Did Your AC Condenser Unit Stop Working Properly?

Posted on: 28 July 2020

The condenser unit outside the house is the heart of your cooling system. The condenser coil processes and expels heat out of your HVAC system. If the condenser unit stops working properly, it may break down. Here's what you should know about the condenser unit below.

What Should You Know About the Condenser Unit?

During the summer, your home can build up with humidity, or moist and warm air. Your HVAC system should absorb and remove large quantities of the humid air from your home. However, if the home contains too much moist air, it can cause problems for the condenser unit.

As mentioned above, the condenser unit expels heat out of the cooling system. In order for the unit to do so, it must cool down the refrigerant in your cooling system. If the coolant contains more heat than the condenser unit can handle, the heat eventually backs up into the unit. 

There could be a number of other things wrong with the condenser unit you don't know about. An air conditioning services contractor can look at the condenser unit and tell you whether or not it needs repairs soon.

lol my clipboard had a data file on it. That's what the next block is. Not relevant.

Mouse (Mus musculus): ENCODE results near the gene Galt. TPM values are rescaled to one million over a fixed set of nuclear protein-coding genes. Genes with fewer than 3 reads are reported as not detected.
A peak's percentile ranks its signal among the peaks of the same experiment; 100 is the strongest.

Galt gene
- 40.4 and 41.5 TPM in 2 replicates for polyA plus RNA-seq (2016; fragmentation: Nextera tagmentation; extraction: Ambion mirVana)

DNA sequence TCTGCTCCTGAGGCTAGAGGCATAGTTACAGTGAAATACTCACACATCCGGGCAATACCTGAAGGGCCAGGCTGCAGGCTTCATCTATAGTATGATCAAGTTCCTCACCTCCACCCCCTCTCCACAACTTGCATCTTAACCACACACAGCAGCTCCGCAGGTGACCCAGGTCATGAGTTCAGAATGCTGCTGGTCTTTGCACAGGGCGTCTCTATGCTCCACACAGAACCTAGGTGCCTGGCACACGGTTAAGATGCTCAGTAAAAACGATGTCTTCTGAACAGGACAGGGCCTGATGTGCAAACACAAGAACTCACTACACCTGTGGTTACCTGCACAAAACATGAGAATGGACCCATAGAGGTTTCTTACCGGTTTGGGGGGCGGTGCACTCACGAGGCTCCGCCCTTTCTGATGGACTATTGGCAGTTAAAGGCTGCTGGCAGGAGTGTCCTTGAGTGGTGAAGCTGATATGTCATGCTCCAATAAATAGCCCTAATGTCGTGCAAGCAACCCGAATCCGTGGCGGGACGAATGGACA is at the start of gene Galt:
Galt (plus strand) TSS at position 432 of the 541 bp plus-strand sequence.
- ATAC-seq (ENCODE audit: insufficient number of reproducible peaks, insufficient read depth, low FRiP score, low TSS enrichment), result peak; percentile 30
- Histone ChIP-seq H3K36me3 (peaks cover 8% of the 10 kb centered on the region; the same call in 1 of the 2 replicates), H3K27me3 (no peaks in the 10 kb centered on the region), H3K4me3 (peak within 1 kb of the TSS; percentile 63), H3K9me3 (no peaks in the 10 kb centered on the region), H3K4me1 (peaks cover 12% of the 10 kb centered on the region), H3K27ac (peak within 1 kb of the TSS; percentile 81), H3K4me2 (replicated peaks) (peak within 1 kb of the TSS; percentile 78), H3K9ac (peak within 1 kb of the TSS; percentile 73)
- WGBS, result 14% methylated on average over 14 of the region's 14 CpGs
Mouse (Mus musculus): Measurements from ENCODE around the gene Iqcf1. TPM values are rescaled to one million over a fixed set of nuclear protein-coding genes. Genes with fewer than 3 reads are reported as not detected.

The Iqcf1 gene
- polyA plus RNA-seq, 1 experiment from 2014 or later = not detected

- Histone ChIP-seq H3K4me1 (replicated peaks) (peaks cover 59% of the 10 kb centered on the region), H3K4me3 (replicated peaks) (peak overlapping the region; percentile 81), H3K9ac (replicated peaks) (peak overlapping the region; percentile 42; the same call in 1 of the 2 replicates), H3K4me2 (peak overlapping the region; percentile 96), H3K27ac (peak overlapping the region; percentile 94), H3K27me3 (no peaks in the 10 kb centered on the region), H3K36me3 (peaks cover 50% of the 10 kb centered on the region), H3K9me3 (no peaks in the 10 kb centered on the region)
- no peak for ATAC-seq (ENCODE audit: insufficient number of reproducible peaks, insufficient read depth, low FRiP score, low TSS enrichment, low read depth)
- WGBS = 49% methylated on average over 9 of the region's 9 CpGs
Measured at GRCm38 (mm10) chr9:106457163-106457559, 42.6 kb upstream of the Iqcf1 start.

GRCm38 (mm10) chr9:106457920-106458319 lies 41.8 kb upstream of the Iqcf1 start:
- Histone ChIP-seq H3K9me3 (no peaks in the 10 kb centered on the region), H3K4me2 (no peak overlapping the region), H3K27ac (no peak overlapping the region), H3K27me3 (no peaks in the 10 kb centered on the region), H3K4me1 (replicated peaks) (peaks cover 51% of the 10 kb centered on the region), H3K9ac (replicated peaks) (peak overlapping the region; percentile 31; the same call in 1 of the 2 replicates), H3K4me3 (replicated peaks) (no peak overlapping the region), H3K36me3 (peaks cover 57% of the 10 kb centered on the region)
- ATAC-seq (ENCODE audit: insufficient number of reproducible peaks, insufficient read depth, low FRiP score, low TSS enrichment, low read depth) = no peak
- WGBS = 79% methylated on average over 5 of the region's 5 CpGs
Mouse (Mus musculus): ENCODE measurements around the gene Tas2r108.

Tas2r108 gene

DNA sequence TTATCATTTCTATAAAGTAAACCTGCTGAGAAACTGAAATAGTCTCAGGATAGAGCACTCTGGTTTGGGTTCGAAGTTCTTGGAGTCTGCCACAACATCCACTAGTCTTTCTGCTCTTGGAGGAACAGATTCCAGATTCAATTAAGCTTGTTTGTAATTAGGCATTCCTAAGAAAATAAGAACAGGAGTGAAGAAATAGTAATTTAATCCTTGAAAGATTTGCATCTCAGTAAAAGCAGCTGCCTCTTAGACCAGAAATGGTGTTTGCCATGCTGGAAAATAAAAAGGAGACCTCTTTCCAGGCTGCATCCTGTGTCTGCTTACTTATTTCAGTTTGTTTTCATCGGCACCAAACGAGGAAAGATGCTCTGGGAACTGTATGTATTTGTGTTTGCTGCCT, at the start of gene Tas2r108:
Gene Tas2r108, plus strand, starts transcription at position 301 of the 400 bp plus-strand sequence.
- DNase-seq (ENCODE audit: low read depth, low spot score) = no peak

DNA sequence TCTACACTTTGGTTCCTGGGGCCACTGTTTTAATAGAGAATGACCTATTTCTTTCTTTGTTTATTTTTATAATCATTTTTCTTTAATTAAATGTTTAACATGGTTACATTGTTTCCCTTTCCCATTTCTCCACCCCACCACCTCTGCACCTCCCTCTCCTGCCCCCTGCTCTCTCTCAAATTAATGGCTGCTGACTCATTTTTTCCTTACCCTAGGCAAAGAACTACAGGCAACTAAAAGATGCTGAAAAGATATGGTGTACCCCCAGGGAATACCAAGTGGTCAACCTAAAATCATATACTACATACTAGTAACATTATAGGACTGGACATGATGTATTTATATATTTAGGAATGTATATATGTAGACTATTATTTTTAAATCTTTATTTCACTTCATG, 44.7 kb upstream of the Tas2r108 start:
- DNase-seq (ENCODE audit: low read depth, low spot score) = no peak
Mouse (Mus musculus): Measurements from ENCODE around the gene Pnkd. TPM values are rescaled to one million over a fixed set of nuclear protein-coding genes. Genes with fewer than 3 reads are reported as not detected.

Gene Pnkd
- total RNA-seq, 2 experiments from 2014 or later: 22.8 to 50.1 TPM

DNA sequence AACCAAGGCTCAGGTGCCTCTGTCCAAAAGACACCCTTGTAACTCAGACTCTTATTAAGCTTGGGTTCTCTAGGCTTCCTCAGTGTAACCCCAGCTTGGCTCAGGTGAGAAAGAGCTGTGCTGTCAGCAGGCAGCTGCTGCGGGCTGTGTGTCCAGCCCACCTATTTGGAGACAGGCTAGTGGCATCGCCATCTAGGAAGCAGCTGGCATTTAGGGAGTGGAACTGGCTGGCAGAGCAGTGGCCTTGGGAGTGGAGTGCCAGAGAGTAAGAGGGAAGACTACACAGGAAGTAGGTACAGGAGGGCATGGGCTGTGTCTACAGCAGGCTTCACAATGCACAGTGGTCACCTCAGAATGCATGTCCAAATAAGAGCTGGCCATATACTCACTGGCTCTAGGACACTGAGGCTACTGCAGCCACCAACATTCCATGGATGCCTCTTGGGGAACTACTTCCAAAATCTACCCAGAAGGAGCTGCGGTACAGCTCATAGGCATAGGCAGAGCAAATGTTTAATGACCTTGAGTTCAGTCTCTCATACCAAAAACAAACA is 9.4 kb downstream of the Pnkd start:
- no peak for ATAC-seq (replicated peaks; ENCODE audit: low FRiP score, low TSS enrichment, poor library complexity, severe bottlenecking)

What Can You Do About the Condenser Unit?

Before a contractor can tell you if the condenser unit needs repairs, they'll need to inspect it. One of the things a contractor may do is test the coolant in the unit. If the coolant harbors too much heat, the parts inside the unit may not be working properly. In this case, an air conditioning contractor may need to open up the unit and:

  • test the compressor for electrical issues
  • check the condenser coil for clogs and buildup
  • analyze the coolant lines for leaks, kinks, and rust

If one or more of the things above are responsible for the condenser unit's problems, a technician will:

  • repair the compressor
  • clean the condenser coil
  • straighten, seal, and recharge the coolant lines

If none of the issues above caused problems the unit, a contractor will need to check the evaporator coil inside your house. The evaporator coil will cause heat to back up in the system if it stays dirty throughout the year. The coil won't absorb enough moisture from the home to send to the condenser unit. 

There could be a number of other possible things a technician can look for during the inspection. If a contractor does encounter other issues in the system, they'll discuss them with you.

If your AC condenser unit isn't behaving properly, call a contractor for help today.